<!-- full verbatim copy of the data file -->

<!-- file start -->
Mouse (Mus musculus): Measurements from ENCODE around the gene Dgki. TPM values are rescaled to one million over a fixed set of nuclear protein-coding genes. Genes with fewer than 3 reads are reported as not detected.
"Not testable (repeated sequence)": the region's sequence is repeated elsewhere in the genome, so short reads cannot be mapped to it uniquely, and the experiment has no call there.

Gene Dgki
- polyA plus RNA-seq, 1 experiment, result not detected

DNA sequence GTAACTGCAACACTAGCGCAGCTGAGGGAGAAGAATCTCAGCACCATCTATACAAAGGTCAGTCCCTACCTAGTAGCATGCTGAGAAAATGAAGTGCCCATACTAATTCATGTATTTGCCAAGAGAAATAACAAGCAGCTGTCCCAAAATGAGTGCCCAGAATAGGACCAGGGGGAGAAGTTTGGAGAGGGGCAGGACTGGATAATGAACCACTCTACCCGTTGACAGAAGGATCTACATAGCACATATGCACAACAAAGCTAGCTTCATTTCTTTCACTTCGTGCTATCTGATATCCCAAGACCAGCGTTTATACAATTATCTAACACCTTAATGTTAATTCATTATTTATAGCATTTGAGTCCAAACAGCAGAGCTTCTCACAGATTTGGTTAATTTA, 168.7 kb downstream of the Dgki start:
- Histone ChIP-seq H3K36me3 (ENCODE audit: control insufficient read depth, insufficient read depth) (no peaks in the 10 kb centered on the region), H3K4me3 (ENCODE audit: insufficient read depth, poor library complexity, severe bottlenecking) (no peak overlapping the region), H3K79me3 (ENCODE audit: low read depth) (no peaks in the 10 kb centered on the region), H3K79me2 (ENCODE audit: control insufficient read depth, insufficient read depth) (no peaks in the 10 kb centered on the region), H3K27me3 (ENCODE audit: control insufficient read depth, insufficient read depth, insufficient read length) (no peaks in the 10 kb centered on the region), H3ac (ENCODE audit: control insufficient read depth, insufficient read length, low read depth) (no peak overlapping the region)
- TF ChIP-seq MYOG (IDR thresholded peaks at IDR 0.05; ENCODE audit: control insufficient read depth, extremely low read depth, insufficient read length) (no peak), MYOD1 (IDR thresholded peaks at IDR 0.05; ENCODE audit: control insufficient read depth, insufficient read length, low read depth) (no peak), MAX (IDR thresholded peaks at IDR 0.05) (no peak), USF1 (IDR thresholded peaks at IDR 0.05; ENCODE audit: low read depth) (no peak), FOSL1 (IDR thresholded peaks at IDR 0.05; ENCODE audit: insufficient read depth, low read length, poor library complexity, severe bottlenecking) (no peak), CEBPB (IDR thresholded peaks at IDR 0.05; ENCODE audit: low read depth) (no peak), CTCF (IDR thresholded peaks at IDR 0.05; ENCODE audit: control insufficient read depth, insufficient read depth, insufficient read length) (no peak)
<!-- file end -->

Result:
Mouse (Mus musculus): Measurements from ENCODE around the gene Dgki. TPM values are rescaled to one million over a fixed set of nuclear protein-coding genes. Genes with fewer than 3 reads are reported as not detected.
"Not testable (repeated sequence)": the region's sequence is repeated elsewhere in the genome, so short reads cannot be mapped to it uniquely, and the experiment has no call there.

Gene Dgki
- polyA plus RNA-seq, 1 experiment, result not detected

DNA sequence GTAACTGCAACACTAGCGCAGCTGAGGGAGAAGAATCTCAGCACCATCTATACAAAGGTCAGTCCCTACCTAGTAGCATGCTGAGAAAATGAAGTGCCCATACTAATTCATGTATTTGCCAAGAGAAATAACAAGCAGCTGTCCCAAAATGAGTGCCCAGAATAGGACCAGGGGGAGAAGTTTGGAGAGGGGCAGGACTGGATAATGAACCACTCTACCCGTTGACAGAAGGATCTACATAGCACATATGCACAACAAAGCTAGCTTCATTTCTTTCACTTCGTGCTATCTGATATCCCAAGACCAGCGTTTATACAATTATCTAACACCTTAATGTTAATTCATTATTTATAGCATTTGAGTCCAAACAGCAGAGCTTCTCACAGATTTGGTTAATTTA, 168.7 kb downstream of the Dgki start:
- Histone ChIP-seq H3K36me3 (ENCODE audit: control insufficient read depth, insufficient read depth) (no peaks in the 10 kb centered on the region), H3K4me3 (ENCODE audit: insufficient read depth, poor library complexity, severe bottlenecking) (no peak overlapping the region), H3K79me3 (ENCODE audit: low read depth) (no peaks in the 10 kb centered on the region), H3K79me2 (ENCODE audit: control insufficient read depth, insufficient read depth) (no peaks in the 10 kb centered on the region), H3K27me3 (ENCODE audit: control insufficient read depth, insufficient read depth, insufficient read length) (no peaks in the 10 kb centered on the region), H3ac (ENCODE audit: control insufficient read depth, insufficient read length, low read depth) (no peak overlapping the region)
- TF ChIP-seq MYOG (IDR thresholded peaks at IDR 0.05; ENCODE audit: control insufficient read depth, extremely low read depth, insufficient read length) (no peak), MYOD1 (IDR thresholded peaks at IDR 0.05; ENCODE audit: control insufficient read depth, insufficient read length, low read depth) (no peak), MAX (IDR thresholded peaks at IDR 0.05) (no peak), USF1 (IDR thresholded peaks at IDR 0.05; ENCODE audit: low read depth) (no peak), FOSL1 (IDR thresholded peaks at IDR 0.05; ENCODE audit: insufficient read depth, low read length, poor library complexity, severe bottlenecking) (no peak), CEBPB (IDR thresholded peaks at IDR 0.05; ENCODE audit: low read depth) (no peak), CTCF (IDR thresholded peaks at IDR 0.05; ENCODE audit: control insufficient read depth, insufficient read depth, insufficient read length) (no peak)